Updated: Nov 21, 2022
Hola amigos...from Mexico City -- or Ciudad De Mexico -- or CDMX!
This pop-up was set up by our friend, Max, and his family... and it was no small feat. CDMX is HUGE with so much to do and see, it was hard to decide which attractions made the final cut for our itinerary. And I don't think I've ever taken so many photos in one week before (except maybe at Hobbiton in New Zealand, because that's a photogenic destination, too!).
*Photo Credit: Max Lee, Teotihuacan Pyramids
Our weather was darn near perfect -- warm, sunny days and comfortable evenings -- which made exploring all the better. Mexico City is just too big to explore in one week, but the pop-up brought us to the highlights starting with so many museums, we couldn't do them all!
Here are some pics from the Diego Rivera Museum as well as another of his murals at Palacio de Bellas Artes. Then we found the same Salvador Dali melting pocket watch sculpture at a little outdoor park as well as the Soumaya Museum.
Also, it wasn't unusual for our group to meet up in pieces... so we only have part of our crew who joined the afternoon at Palacio de Bellas Artes. Our Pop-Up Itinerary designs are flexible and adaptable. Some families take an occasional day off and others need an afternoon rest-time. Other families are tied to work schedules and join us sporadically during the week. If you'll ever run into a crowd of understanding people, it's at one of our pop-ups! You show up the way you are and it just works.
*Photo credits: Rachel Carlson & Max Lee
Though we weren't always in a large group, it was so much fun exploring with other worldschoolers. One of our very favorite experiences was the boat ride at Xochimilco!
Now this experience came highly recommended to us (by another worldschool friend) and we highly recommend it to you! This area has canals and natural beauty and plenty of flat-bottomed boats. Although this is the natural habitat of the curious axolotl salamander, we did not spot one during our ride (not for lack of trying, though). However, the ride was surprisingly relaxing and fun! And we did see a few axolotl murals!
Most boats are equipped for 18 people and as you travel the canals you'll find other boats with mariachi bands, floating restaurants, xylophone bands, cold beer, soft drinks, tequila, pulque (a fermented drink made from agave sap), trinkets, crafts, and plenty of souvenirs.
Boats are capped at how much they can charge regardless of the number of passengers (MEX$500/hr which is ~US$25). As you float down the river you can order food and drink and entertainment which is ~MX$75 for a song of your choice. The vendors then rope their boat to yours while the service is provided.
The charge for food and beverage vendors are also capped -- however, do ask what the charge will be up front. Even though we knew meals were capped at MX$150, we were charged $MX200 (but talked them back down to $150). The beverage vendors had a great system... each person paid for their empty bottles (beer & soft drinks) and the vendor moved the empty bottles into a crate to show what had already been compensated.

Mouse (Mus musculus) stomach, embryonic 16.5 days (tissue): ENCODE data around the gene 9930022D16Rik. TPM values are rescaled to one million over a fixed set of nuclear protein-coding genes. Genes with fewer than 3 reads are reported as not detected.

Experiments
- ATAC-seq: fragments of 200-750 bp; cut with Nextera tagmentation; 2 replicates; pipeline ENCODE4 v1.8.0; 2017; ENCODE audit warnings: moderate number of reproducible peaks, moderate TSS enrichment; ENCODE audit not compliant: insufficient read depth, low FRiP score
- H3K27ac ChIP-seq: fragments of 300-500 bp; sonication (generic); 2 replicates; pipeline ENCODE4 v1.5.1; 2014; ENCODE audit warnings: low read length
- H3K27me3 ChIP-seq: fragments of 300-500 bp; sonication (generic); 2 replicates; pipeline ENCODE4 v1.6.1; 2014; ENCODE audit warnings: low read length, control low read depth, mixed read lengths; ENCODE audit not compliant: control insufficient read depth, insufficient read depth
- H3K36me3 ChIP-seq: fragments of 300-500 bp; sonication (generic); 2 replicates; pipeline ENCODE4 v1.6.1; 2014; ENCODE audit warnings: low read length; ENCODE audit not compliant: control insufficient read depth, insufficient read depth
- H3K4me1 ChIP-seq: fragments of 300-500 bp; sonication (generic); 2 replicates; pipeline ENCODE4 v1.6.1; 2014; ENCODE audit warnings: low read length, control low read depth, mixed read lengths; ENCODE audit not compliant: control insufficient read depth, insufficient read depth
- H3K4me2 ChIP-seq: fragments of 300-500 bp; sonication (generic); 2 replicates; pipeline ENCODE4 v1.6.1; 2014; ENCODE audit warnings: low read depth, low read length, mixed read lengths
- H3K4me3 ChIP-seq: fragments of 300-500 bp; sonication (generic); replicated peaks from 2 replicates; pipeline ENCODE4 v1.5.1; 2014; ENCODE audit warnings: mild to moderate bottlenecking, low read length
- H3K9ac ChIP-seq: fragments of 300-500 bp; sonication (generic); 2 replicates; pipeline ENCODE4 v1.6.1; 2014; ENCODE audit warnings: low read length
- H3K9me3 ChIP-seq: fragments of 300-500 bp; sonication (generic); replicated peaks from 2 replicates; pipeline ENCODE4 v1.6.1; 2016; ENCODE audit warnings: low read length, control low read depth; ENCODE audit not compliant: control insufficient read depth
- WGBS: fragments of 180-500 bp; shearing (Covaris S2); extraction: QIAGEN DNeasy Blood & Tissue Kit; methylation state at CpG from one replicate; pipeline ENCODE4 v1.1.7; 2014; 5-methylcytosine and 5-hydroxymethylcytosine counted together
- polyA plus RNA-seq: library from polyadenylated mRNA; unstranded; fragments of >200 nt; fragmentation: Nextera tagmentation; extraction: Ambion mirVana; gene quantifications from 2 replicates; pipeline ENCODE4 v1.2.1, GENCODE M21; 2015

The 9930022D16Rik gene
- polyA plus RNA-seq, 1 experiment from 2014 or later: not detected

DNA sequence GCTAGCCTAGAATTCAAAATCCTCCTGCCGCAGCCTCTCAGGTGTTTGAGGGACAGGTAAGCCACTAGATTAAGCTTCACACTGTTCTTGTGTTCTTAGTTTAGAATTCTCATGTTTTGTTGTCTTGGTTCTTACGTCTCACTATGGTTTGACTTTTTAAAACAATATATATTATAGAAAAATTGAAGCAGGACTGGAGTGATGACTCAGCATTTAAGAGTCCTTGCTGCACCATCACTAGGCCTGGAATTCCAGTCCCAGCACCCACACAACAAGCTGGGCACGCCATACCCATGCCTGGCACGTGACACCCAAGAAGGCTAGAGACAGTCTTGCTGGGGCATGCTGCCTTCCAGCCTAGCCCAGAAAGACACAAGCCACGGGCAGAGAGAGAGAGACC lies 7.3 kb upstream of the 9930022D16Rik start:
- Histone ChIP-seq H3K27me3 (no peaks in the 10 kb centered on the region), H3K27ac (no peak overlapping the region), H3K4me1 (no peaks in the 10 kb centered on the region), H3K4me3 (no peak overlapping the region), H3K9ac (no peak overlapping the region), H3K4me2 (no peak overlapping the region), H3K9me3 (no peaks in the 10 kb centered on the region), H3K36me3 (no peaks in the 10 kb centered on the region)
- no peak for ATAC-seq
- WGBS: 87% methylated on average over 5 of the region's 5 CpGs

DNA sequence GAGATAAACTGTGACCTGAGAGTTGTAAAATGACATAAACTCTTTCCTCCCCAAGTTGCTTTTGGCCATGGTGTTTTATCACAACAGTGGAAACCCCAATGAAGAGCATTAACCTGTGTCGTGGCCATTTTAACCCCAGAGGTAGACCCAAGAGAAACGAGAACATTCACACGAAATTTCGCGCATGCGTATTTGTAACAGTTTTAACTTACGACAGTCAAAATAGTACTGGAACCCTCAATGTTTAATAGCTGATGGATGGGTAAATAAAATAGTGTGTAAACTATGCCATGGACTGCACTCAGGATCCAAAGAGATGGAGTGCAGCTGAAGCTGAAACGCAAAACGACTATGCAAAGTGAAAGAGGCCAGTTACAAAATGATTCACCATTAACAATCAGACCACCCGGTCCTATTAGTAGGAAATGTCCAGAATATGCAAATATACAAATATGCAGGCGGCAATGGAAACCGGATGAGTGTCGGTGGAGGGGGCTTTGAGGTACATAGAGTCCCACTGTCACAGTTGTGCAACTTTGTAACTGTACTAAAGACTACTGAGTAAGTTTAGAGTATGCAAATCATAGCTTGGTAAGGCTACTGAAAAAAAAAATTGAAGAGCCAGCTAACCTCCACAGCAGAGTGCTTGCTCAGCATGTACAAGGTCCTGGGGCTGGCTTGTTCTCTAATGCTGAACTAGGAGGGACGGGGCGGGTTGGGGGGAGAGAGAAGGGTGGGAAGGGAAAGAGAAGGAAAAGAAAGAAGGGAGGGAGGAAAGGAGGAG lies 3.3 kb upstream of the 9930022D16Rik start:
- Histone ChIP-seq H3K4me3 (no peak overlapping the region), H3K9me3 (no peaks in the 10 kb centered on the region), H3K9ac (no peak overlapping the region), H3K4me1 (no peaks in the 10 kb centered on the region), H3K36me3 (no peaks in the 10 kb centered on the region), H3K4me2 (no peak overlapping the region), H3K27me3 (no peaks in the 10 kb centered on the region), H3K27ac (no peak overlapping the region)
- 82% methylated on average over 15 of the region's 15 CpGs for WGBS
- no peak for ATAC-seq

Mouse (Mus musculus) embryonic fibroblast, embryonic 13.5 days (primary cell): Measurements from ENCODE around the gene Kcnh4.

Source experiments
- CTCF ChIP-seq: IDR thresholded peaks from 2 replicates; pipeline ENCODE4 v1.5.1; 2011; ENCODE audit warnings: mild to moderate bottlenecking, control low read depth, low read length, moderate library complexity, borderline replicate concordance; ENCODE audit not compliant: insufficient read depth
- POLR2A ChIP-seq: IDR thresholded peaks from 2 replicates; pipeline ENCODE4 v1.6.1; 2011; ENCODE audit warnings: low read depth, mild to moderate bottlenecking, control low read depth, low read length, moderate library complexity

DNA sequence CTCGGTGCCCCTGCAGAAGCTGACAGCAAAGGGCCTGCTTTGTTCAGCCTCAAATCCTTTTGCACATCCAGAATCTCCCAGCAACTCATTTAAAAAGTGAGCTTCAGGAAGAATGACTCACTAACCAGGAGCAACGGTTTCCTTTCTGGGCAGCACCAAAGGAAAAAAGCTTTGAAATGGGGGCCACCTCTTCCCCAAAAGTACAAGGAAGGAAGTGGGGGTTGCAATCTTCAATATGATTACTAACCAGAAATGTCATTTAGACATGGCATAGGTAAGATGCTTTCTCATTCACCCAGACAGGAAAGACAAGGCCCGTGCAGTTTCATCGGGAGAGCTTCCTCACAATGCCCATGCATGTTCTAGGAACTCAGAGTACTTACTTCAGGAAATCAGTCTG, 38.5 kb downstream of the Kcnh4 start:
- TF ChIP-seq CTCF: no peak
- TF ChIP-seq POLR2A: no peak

I should also mention the picture about the dolls. So... there is a legend that a young girl died by drowning before the local land owner could help her. The land owner felt terrible about the whole ordeal but was also haunted by her spirit.
In order to appease her spirit he placed a doll outside -- which she loved -- and then demanded more! So he kept placing more and more dolls around his property to subdue her spirit. The actual island where this happened is a long boat ride, and it's totally possible to visit it via canal (we did not). However, the local properties have embraced this story and there was a whole section of creepy dolls displayed.
Our group also took a day trip out to Teotihuacan to view the pyramids there. What an incredible experience! The pyramids were immense and we saw areas with intricate carvings and original paint (see the jaguar photo below).
Teotihuacan does not have much shade, yet everyone took it in stride. The kids certainly found ways to entertain themselves with games, funny pictures (the ones where you take a panoramic photo while the kids run behind the camera as to capture them multiple times in the same photo -- which didn't exactly turn out but were hilarious in the making) and eventually some popsicles to cool down.
Mexico City has so much rich culture... from native ruins, artifacts, and ceremonies to colonization and influence of the church, to modern art and architecture. Exploring the streets was just as fun as poking into the buildings, churches, and museums. Definitely a little something for everyone.
Metropolitan Cathedral, Museum of Modern Art, street art, Pasteleria Madrid, swimming in the fountains at Alameda Park
And I really felt like we got a wonderful overview of the whole city and all it offers.
Breakfast in a bookstore? ✓
Passion of the Christ Play for Holy Week? ✓
Famous museums? ✓
Energy cleansing ceremony? ✓
Amazing architecture? ✓
Parks and plazas and street vendors? ✓
Cafebreria, Soumaya Museum, Zocalo, Parque Las Hormigas, Museo Nacional de las Culturas
And great times with our new friends? ✓✓✓✓✓✓
We're so happy to expand our pop-up family with each new event. Thank you so much to our participants for joining us for another busy, fun-filled, but totally fulfilling week. We can't wait to see you again! PS Thanks Max for the wonderful event! If anyone else would like to host an event with us, please read more here: Hosting Q&A